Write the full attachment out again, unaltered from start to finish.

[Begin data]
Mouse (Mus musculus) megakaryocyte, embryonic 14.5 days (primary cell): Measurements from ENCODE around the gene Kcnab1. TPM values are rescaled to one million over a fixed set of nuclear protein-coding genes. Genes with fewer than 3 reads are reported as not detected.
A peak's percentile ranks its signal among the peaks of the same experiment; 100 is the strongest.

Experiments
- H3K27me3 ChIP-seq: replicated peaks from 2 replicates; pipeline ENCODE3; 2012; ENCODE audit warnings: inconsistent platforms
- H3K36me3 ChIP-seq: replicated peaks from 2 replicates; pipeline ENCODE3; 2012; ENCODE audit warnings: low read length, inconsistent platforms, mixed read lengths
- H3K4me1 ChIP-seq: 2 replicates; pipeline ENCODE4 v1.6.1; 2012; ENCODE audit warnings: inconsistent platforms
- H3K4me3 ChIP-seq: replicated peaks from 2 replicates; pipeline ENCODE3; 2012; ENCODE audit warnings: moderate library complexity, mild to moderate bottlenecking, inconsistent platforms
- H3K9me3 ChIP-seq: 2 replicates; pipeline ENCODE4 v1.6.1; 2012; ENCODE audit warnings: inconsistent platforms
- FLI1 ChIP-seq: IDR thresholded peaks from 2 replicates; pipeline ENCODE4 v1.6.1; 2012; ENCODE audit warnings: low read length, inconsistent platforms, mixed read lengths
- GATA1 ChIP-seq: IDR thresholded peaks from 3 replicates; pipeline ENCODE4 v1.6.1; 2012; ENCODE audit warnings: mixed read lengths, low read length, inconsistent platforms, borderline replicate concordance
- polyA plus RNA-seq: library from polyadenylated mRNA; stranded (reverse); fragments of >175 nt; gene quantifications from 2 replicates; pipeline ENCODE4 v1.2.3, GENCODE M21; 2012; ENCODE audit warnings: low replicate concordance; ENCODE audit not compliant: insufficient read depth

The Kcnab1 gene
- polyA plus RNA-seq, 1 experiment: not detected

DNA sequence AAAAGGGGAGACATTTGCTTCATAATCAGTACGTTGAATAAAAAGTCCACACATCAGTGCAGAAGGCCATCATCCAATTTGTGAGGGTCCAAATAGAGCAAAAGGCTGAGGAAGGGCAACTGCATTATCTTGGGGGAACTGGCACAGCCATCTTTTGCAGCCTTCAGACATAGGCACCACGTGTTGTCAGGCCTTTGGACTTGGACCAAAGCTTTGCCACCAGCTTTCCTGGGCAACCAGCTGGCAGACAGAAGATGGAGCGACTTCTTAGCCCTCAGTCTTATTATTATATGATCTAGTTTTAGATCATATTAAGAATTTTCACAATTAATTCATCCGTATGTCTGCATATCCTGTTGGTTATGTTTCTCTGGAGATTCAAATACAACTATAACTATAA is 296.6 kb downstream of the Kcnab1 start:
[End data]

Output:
Mouse (Mus musculus) megakaryocyte, embryonic 14.5 days (primary cell): Measurements from ENCODE around the gene Kcnab1. TPM values are rescaled to one million over a fixed set of nuclear protein-coding genes. Genes with fewer than 3 reads are reported as not detected.
A peak's percentile ranks its signal among the peaks of the same experiment; 100 is the strongest.

Experiments
- H3K27me3 ChIP-seq: replicated peaks from 2 replicates; pipeline ENCODE3; 2012; ENCODE audit warnings: inconsistent platforms
- H3K36me3 ChIP-seq: replicated peaks from 2 replicates; pipeline ENCODE3; 2012; ENCODE audit warnings: low read length, inconsistent platforms, mixed read lengths
- H3K4me1 ChIP-seq: 2 replicates; pipeline ENCODE4 v1.6.1; 2012; ENCODE audit warnings: inconsistent platforms
- H3K4me3 ChIP-seq: replicated peaks from 2 replicates; pipeline ENCODE3; 2012; ENCODE audit warnings: moderate library complexity, mild to moderate bottlenecking, inconsistent platforms
- H3K9me3 ChIP-seq: 2 replicates; pipeline ENCODE4 v1.6.1; 2012; ENCODE audit warnings: inconsistent platforms
- FLI1 ChIP-seq: IDR thresholded peaks from 2 replicates; pipeline ENCODE4 v1.6.1; 2012; ENCODE audit warnings: low read length, inconsistent platforms, mixed read lengths
- GATA1 ChIP-seq: IDR thresholded peaks from 3 replicates; pipeline ENCODE4 v1.6.1; 2012; ENCODE audit warnings: mixed read lengths, low read length, inconsistent platforms, borderline replicate concordance
- polyA plus RNA-seq: library from polyadenylated mRNA; stranded (reverse); fragments of >175 nt; gene quantifications from 2 replicates; pipeline ENCODE4 v1.2.3, GENCODE M21; 2012; ENCODE audit warnings: low replicate concordance; ENCODE audit not compliant: insufficient read depth

The Kcnab1 gene
- polyA plus RNA-seq, 1 experiment: not detected

DNA sequence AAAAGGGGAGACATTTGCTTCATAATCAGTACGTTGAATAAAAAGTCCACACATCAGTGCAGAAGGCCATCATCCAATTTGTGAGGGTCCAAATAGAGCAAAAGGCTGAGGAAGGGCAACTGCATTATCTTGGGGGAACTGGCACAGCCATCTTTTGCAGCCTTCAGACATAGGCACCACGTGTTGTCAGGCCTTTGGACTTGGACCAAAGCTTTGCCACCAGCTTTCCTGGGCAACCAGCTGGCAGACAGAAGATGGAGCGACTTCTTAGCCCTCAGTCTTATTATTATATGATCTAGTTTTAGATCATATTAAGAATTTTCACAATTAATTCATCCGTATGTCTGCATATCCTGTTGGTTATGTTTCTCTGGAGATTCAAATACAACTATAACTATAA is 296.6 kb downstream of the Kcnab1 start: